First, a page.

Aer Lingus Introduces Its New Short-Haul Business Class – AerSpace


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Aer Lingus hasn’t offered a short-haul Business Class for over 15 years but, back in December, it confirmed that a few select short-haul routes would be operated by its new Airbus A321LR aircraft which offer a long-haul Business Class cabin.

These aircraft are expected to enter service at some point in the third quarter of this year and it now appears that they won’t be the only Aer Lingus aircraft to offer a short-haul Business Class product.

From 1 September 2019 Aer Lingus is introducing ‘AerSpace’ Business Class to its short-haul aircraft on numerous intra-Europe routes and, based on the description of the product we can expect, it looks as if this may be a further (if minor) alignment of Aer Lingus with a fellow IAG airline – British Airways.

Here’s how Aer Lingus describes AerSpace:

“[O]ur new premium short-haul travel experience, designed to give you more space to work and relax because the middle seat is always free. Put your baggage in your reserved overhead storage, then stretch out and enjoy complimentary food and drink as you fly. Plus with lounge access, priority boarding and Fast Track airport security, you’ll breeze through the airport. Arrive at your best with AerSpace.”

Under the heading of “what do I get with AerSpace?” this is what Aer Lingus says we can expect:

  • Middle seat free
  • Private overhead storage
  • Complimentary food and drink from our Bia menu
  • Lounge access
  • Priority boarding
  • Fast Track security
  • Automatic standby for earlier flights
  • Free changes and refunds

Here are the routes on which Aer Lingus will offer AerSpace Business Class from 1 September 2019 (click to enlarge):

I’ve checked a number of routes which will be offering the AerSpace Business Class product and I see the same seat map each time….

….so it looks like AerSpace is going to be restricted to the front row of the aircraft. That’s just 4 seats.

Here’s how AerSpace fares compare to the other fare classes offered by Aer Lingus from a benefits point of view:

Thoughts

The first thing that leaps out from the details we’ve been given is the fact that there’s no mention of extra legroom and that makes the hard product sound very like what British Airways already offers as its Club Europe Business Class cabin.

Where AerSpace will differ from BA’s Club Europe is that it’s being restricted to just one row and it will only offer passengers the same food selection as passengers get in Economy Class….only it will be free in the premium cabin.

With the front row of the aircraft being the only row to offer AerSpace seating this doesn’t sound like a product I’ll be rushing to book.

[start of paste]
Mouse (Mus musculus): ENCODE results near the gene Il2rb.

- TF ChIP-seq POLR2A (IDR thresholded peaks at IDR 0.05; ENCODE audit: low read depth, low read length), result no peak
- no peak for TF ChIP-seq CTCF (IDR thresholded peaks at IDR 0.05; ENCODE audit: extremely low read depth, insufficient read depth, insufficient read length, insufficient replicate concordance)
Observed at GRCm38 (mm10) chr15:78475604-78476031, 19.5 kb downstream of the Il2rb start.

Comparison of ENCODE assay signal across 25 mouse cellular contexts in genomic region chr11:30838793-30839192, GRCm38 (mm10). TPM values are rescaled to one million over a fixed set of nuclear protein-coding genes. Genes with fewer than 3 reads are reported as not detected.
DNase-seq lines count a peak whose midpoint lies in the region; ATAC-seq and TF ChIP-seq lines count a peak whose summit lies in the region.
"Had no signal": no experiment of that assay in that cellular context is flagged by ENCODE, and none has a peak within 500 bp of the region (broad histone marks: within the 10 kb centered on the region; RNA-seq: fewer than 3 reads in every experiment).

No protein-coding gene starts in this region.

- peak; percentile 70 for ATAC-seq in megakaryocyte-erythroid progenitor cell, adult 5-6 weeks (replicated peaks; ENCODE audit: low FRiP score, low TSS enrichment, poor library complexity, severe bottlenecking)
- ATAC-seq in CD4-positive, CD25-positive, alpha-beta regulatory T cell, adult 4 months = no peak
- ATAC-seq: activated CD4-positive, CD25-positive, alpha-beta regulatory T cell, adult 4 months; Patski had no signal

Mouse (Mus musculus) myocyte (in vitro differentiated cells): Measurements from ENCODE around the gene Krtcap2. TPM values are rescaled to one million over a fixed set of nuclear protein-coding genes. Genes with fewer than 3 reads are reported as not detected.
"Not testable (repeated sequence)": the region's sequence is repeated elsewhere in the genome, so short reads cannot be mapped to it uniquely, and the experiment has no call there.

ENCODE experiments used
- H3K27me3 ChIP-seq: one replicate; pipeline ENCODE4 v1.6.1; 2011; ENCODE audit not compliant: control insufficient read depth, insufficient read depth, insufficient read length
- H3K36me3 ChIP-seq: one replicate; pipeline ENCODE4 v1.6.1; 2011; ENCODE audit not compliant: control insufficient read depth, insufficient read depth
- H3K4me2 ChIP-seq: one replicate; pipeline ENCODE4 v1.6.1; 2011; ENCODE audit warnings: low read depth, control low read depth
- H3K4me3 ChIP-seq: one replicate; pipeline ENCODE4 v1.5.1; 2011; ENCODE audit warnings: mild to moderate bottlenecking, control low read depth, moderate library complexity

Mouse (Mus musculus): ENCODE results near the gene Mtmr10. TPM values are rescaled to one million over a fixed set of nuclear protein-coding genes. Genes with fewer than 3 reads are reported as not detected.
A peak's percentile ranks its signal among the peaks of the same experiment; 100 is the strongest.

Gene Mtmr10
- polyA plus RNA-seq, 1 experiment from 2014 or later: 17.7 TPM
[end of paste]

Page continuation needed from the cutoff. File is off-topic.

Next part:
The bulkhead dividing the aircraft from the front galley will make stretching out somewhat challenging and, having sat in a seat exactly like this on an easyJet flight earlier this year, I wouldn’t pay the premium Aer Lingus is charging just to have an empty seat next to me and some low-quality free food.

If you don’t get lounge access through your airline status (or through Priority Pass) and if you need to have the flexibility to change your booking without penalty I can see how AerSpace may be tempting….but even then the difference in cost between AerSpace and the ‘Advantage’ fare would have to be relatively small for it to be genuinely worth considering.

It will be interesting to see what the Tier Point earnings will be like for AerSpace fares when they’re credited to the British Airways Executive Club as, if they earn the same as current BA Club Europe fares, that could be a major reason why a flyer would choose AerSpace over a cheaper flexible fare.

Bottom Line

It’s hard to get excited about a new Business Class product which is limited to a single row, doesn’t offer any noticeable extra legroom (over Economy Class) and doesn’t even offer improved catering so please forgive me if I’m being a little hard on Aer Lingus’ announcement.

I’m sure the new fare option will be useful for some but I can’t see this being a majorly important development for the majority of travelers reading this blog.

3 COMMENTS

  1. Wow. I’m not sure that they’ve actually lowered the bar on European business class by a legacy carrier, but they’re certainly a contender.

  2. You refer to this as business class but it’s not, the airline has purposely avoided using that phrase. While the product may appear similar to any other Euro business class, it’s not quite priced as such nor is it marketed as one.

    If anything, the fact it’s so similar to Euro business without disrupting Aer Lingus’ strict cost model shows how easy it is to replicate the product and provide a near identical service to the legacies without the additional cost.

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